let’s think about a couple of other examples. What about
smoking? Suppose the elders said that smoking was a vice and
nobody could remain a member in good standing if he smoked
in public. What a legalistic, fundamentalist, church that would be!
Or what if a man told his wife not to smoke when she’s out
shopping. What a tyrant! After all, he’s not even there to be
bothered by the smell of the smoke, so what business is it of his?
But when the city council tells us not to smoke in public, we
meekly obey, even if we grumble. It has authority; the church
and the family do not.
I’ve been driving in the point, but let’s think about one more
example, the one Pastor Bayly used in his sermon. What if a teen-
age girl wears short skirts in church, sitting up front and
displaying plenty of leg so she can enjoy being noticed by men.
The pastor tells the father, “Your daughter is dressing
immodestly. Tell her to cover herself up more.” What will the
father’s response be? He will be ashamed, for sure. In many
many cases he will also be outraged by the pastor’s interference.
After all, his daughter is just wearing the kind of clothes lots of
people wear every day. If the church is one where people dress
up a little for worship, he’d accept the point— for Sunday, at
least. But if it is the typical American church where jeans and
tennis shoes are perfectly acceptable, he’d feel singled out.
Consider the same admonition coming from a real authority:
the government. If the girl’s school sends a note home– a cold,
impersonal note– saying that her skirt must reach down to at
least within 1.5 inches o her knee, the parents will pass along the
note to the girl and tell her to obey. The school secretary, after
all, has authority.
That’s just at school, of course. What if the government issued a
skirt rule for all public places? We don’t know the answer to that.
But I would place my money on public acceptance of the new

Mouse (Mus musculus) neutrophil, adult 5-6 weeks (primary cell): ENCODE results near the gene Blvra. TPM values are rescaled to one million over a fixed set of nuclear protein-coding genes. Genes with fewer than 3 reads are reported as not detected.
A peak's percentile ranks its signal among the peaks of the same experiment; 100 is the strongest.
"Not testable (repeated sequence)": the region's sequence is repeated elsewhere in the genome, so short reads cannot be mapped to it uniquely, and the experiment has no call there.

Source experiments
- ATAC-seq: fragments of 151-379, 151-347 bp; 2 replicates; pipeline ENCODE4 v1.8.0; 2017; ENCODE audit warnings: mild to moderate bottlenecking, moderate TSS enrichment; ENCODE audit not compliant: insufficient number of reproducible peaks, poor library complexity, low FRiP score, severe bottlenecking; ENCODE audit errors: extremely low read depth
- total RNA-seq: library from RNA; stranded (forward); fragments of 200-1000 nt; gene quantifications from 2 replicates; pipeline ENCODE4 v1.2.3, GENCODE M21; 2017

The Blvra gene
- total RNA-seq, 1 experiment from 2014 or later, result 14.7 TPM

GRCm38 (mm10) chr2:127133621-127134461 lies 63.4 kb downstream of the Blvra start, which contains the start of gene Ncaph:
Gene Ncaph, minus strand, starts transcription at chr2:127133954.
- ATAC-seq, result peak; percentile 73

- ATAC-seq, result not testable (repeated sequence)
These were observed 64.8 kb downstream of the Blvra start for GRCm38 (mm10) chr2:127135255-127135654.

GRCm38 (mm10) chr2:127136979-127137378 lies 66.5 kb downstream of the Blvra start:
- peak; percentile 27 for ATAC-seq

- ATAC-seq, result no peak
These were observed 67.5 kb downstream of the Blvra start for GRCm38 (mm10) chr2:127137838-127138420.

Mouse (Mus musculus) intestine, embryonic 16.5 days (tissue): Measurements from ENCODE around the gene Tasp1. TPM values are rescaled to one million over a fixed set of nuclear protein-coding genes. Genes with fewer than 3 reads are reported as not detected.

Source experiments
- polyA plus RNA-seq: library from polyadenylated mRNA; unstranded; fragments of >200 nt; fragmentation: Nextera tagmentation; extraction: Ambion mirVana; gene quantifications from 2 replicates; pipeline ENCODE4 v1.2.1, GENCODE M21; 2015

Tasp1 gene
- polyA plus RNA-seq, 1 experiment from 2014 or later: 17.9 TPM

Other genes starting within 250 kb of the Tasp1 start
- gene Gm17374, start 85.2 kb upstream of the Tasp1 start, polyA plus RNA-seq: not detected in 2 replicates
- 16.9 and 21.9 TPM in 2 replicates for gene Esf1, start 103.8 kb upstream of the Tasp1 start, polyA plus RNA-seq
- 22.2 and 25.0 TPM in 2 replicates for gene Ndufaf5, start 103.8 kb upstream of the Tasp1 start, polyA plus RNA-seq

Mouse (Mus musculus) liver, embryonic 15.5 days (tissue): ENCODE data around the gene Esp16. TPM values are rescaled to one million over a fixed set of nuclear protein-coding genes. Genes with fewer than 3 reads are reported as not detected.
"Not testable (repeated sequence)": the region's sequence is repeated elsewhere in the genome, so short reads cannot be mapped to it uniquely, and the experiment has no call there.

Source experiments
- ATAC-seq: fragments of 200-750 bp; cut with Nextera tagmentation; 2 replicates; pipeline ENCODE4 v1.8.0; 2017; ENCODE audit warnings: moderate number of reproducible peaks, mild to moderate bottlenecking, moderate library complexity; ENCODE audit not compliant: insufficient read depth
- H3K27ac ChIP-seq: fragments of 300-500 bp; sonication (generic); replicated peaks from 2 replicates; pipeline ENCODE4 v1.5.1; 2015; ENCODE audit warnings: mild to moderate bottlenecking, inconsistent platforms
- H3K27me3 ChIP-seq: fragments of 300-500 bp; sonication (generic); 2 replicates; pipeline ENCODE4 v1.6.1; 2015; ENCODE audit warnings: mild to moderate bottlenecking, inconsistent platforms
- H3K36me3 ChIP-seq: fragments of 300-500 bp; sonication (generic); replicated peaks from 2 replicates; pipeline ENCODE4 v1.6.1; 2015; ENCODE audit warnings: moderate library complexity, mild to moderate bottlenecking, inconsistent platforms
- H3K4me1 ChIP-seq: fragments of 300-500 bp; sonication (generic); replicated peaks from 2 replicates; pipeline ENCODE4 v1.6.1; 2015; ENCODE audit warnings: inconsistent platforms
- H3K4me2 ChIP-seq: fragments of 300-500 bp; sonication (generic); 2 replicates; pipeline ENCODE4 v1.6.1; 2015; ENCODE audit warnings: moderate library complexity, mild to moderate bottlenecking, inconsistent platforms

rule. A few radicals would object, protest, and be arrested. But
most of us would accept it, especially if the newspapers added
their support to the government.
Let’s go back to the pastor telling the father about his daughter,
though. The pastor’s not the only weak figure in America.
There’s another reason the father would feel ashamed and
outraged, a more subtle one. It’s that he would feel he, too, lacks
authority. He might like to tell his daughter to dress modestly,
but he doesn’t dare. His wife would object. She would say things
like, “You’re so legalistic. You don’t really care. You object to her
short skirt, but you don’t even go to see her play volleyball at her
school. If you really cared, you’d start spending more time with
her. So don’t talk about clothes. You don’t know anything about
how girls dress, anyway.”
His daughter would certainly object. She’s too old to spank, and
she’s buying the clothes herself. All her friends would think her
father was totally unreasonable, or at least would tell her that
when she complained.
The father would rather not tell his daughter to do things. So he
gets angry at the pastor. He is all the more angry because he
agrees with the pastor. He knows what the young men are
imagining doing with his daughter– and the old men, too. He
knows she is enjoying knowing that the boys are thinking those
thoughts. He knows he should be talking to her about it, but he
doesn’t have the guts. And he has the depressing feeling that
even if he did go through that painful process, it wouldn’t work.
He’d end up getting his wife and daughter angry at him, with no
real result. Maybe he’d win on that particular issue– if he fought
hard. But they’d pay him back double on every other issue. So he
feels beaten in advance. Why does the pastor have to rub in his
humiliation? If he, the father, has no authority, how can the
pastor have it?
All these kind of thoughts are going through the mind of the
pastor, too. He’s in an even weaker position, since the angry
church member can leave or can try to get him fired. That’s why
pastors ordinarily give up on specific admonishment. Maybe
they’re even right to do so, at least if they continue with general
admonishment and with discipline for more serious sins. If so,
the problem is even bigger– it’s so big that we have to give up
the most effective form of church discipline entirely, saving up
what little authority the church has for less costly expenditures of
it or for only the most church-destroying sins.